63 Nicholson, J. Shield, A project of empire: a critical study of the economics of imperialism, with special reference to the ideas of Adam Smith (London, 1909), pp. xxiGoogle Scholar. For criticism of Nicholson's nationalist-imperialist interpretation, see especially Knorr, British colonial theories, pp. 187–94.

64 F. S. Oliver, ‘Mr. Shield Nicholson's “project of empire”’, London Times, 5 Jan. 1910, p. 5.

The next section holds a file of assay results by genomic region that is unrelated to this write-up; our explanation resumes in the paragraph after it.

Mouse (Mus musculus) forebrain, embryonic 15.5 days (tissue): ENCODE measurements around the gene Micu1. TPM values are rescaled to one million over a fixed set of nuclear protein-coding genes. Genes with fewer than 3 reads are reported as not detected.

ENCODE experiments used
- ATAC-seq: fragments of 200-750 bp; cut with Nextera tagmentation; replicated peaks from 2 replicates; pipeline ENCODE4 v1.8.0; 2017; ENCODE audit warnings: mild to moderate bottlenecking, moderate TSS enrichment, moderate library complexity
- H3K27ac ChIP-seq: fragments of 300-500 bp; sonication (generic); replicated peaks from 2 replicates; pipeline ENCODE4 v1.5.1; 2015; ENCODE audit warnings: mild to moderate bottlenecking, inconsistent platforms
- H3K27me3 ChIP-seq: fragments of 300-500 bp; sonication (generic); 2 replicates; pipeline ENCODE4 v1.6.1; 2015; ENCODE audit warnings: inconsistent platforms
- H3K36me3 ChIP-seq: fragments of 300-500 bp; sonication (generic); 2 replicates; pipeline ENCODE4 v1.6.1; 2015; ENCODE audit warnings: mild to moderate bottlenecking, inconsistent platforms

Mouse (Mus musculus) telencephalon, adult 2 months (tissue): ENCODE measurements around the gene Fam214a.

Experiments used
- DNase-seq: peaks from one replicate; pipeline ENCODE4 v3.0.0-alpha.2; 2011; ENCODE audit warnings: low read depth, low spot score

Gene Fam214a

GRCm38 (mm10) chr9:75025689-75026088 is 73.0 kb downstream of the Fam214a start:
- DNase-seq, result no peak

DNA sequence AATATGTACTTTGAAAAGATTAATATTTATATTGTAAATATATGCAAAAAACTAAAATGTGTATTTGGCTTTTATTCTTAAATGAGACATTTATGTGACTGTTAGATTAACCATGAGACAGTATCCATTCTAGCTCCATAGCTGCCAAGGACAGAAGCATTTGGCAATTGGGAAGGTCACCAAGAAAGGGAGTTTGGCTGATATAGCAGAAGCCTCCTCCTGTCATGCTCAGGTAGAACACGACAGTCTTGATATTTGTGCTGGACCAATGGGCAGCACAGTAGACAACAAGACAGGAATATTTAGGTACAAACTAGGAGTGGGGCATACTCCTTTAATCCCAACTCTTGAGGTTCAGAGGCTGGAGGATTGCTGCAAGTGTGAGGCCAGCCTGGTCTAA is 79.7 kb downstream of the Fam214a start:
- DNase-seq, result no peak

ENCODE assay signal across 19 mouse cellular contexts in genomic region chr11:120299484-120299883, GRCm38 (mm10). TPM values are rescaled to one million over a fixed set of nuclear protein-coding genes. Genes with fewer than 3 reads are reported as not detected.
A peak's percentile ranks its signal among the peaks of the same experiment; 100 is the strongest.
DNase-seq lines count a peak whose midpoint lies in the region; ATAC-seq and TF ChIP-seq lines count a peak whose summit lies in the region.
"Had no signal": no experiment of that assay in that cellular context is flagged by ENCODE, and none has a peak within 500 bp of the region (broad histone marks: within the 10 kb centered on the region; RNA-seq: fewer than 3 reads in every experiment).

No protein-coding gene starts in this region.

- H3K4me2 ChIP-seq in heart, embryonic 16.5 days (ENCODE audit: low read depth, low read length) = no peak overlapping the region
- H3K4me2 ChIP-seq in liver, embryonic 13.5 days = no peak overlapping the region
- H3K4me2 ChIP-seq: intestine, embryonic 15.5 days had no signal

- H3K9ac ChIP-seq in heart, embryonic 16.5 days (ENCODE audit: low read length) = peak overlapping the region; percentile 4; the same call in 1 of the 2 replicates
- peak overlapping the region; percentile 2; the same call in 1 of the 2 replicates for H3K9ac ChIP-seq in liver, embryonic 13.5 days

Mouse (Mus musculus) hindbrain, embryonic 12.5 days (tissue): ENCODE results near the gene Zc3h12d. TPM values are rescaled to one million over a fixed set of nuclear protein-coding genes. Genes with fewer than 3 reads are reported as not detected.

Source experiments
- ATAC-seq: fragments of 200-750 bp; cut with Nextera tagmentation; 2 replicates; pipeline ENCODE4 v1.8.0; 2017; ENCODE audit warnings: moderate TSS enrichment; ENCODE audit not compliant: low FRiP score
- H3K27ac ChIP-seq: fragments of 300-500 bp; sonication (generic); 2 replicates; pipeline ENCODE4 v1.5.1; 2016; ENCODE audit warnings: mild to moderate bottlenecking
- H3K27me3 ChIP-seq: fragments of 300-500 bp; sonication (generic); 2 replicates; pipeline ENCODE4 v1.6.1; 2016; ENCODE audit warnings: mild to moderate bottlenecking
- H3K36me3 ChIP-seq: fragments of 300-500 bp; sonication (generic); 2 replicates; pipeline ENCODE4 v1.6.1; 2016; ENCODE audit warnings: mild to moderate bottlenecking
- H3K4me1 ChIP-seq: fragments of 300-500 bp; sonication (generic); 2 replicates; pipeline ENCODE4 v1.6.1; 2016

65 Howe, Free trade and liberal England, pp. 280–1; Wood, British economists, p. 116.

66 Trentmann, Free trade nation; Trentmann, ‘The strange death of free trade: the erosion of the “liberal consensus” in Britain, c. 1903–1932’, in Eugenio F. Biagini, ed., Citizenship and community: liberals, radicals, and collective identities in the British isles, 1865–1931 (Cambridge, 1996), pp. 219–50; Howe, Free trade and liberal England, ch. 8; Young, Ralph A., ‘British imperial preference and the American tariff’, Annals of the American Academy of Political and Social Science, 141 (1929), pp. 204–11CrossRefGoogle Scholar.